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Who and Whom

Which of these sentences are correct?

1. We will give the money to the person who needs it most.
2. We filed a complaint against the contractor who we hired last month.
3. No one knows who you are.
4. Who are you calling?
5. Who is at the door?
6. We will be kind to whomever knocks on our door for help.
7. Whomever we elect for president will be in office for four years.

All the odd numbered sentences are correct.

Before we go over the four-step trick for getting "who" and "whom" right every time, let's look at the grammatical difference between these words, keeping in mind that "whoever" and "whomever" function just as "who" and "whom" do. (All grammarphobes please skip right on down to the trick!)

"Who" and "whoever" will always be either the subject or the predicate pronoun of their own clauses. (A subject and a verb comprise a clause.) Thus, in sentence 1, "who needs it most" is correct because "who" is the subject of the verb "needs." In sentence 3, "who" is the predicate pronoun of the clause "who you are." (Because of the linking verb "are," the clause says "you = who.") Sentence 5 is correct because "who" is the subject of the verb "is."

"Whom" and "whomever" will always serve as objects. Sentence 2 is incorrect because in the clause "who we hired last month," the subject is "we," the verb is "hired," and the object of that verb is "whom." Likewise, in sentence 4, the subject is "you" and the object of the verb "are calling" is "whom." In normal order, the clause reads "we are calling whom." Here are corrected versions of sentences 2 and 4:

2. We filed a complaint against the contractor whom we hired last month.
4. Whom are you calling?

Sentence 7 correctly employs "whomever" as the object of its own clause, "Whomever we elect for president." The subject is "we," the verb is "elect," and the direct object is "whomever." In normal order, the clause reads "we elect whom."

Here is the four-step trick for getting these words straight every time:

Step 1: Isolate the clause containing the "who(ever)" or "whom(ever)." (Sentences that ask questions, such ase 4 and 5 above, can have only one clause.)

Step 2: Ignore the part of the sentence that is NOT in the "who(ever)" or "whom(ever)" clause.

Step 3: In place of the word "who(ever)" or "whom(ever)," plug in the words "he" or "him" and see which one sounds better. (Sorry, ladies; we can't use "she" and "her" because "her" doesn't end with an "m," and the trick won't work!)

Step 4: If "he" sounds better, then choose "who(ever)." If "him" sounds better, then choose "whom(ever)." Remember that the "m" words ("him" and "whom") go together.

Let's try the trick on sentence 1:

(1) Isolate the "who/whom" clause: We will give the money to the person [who needs it most].

(2) Ignore the rest of the sentence outside the bracketed clause.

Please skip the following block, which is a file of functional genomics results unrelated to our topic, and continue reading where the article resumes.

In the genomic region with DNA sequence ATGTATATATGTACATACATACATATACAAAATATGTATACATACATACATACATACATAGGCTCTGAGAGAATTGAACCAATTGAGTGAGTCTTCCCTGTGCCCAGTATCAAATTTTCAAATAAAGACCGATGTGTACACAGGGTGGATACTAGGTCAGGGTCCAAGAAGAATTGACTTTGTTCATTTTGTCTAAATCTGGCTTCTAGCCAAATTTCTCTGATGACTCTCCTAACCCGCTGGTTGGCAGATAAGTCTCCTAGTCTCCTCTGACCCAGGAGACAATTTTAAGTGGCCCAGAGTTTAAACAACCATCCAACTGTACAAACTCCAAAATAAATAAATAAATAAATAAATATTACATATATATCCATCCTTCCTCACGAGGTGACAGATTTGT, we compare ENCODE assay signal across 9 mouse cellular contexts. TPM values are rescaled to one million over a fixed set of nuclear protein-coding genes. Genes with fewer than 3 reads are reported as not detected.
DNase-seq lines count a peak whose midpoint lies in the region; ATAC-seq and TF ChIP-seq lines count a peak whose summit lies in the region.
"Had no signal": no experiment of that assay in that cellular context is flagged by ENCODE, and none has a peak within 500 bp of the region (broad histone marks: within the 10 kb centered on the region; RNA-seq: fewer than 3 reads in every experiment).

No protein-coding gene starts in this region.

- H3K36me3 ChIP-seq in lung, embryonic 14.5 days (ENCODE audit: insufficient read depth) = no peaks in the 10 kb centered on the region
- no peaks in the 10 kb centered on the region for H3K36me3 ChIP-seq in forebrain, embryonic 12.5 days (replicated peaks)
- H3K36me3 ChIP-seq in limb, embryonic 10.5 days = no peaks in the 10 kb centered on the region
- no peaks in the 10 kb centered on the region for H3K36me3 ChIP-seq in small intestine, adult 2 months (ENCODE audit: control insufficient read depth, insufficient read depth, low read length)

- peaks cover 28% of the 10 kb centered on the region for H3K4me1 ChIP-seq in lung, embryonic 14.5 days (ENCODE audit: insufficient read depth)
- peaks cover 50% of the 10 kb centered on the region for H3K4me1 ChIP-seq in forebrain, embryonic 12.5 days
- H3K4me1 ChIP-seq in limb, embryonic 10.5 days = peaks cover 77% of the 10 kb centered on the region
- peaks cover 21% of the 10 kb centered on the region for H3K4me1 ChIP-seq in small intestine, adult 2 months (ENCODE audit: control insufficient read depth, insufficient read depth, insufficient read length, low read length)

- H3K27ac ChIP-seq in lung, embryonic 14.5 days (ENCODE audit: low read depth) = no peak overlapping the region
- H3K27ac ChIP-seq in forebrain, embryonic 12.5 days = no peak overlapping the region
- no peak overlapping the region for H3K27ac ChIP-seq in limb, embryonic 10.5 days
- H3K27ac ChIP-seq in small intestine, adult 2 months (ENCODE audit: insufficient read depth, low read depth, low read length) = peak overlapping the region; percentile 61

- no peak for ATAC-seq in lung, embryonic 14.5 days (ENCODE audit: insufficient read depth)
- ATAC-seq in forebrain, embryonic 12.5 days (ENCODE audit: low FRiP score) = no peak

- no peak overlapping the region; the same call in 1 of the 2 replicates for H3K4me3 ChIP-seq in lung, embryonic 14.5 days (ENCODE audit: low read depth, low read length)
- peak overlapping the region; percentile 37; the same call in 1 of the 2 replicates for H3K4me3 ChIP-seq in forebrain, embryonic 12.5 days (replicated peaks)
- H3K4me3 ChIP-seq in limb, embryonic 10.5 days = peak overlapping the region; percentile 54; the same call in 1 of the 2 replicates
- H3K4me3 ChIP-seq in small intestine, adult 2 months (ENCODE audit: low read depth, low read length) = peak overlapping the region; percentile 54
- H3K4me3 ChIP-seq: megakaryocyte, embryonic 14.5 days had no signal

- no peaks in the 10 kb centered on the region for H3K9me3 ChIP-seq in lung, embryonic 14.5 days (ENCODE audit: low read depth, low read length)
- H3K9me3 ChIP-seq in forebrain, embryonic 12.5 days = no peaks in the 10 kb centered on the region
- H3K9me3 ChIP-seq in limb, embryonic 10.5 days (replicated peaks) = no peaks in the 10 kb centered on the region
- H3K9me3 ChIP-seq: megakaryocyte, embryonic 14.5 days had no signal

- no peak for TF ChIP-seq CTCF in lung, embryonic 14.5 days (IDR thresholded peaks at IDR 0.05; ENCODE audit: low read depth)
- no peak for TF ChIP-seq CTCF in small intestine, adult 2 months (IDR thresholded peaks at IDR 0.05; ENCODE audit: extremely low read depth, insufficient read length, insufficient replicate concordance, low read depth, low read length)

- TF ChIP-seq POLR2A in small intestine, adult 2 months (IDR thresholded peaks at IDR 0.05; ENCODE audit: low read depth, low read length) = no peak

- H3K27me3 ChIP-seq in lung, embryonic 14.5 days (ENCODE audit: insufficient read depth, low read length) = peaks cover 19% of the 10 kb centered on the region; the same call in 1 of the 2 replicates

(3) Plug in "he" or "him" and see which sounds better: "he needs it most" or "him needs it most"?

(4) Obviously, "he" sounds better, so our choice will be "who."

Let's try it on sentence 7:

(1) Isolate the "whoever/whomever" clause: [Whomever we elect for president] will be in office for four years.

(2) Ignore the rest of the sentence outside the bracketed clause.

(3) Plug in "he" or "him" and see which sounds better: "we elect he for president" or "we elect him for president"?

(4) Obviously, "him" sounds better, so our choice will be "whom"--or, in this sentence, "whomever."

The trick works even when the "who" or "whom" refers to a group of people; simply use "they" and "them" instead of "he" and "him." The "m" words still go together: "them," "him," "whom," and "whomever."

We get in trouble when we forget step 2 of the trick and don't ignore the part of the sentence that is outside the "who/whom" clause. Notice what would have happened if we had made that mistake with sentence 6 and said "we will be kind to him" instead of "he knocks on our door for help." We would have incorrectly chosen "whomever" instead of "whoever."

TEST YOURSELF: Which word--"who," "whom," "whoever," or "whomever"--belongs in each blank?

1. She was asked to keep track of _______ came in late to work each day.
2. ________ should I say is calling? [With questions, it's a good idea to make statements out of them before trying to decide which word to use: I should say ____ is calling.]
3. _________ finishes the project first can leave work early.
4. _________ she selects as project manager will have to work many long nights.
5. We are pleased with the person _______ she has chosen to be the office manager.

Answers:

1. whoever [he came in late to work each day]
2. who [he is calling]
3. Whoever [he finishes the project first]
4. Whomever [she selects him as project manager]
5. whom [she has chosen him to be the office manager]

Copyright 2002 Get It Write

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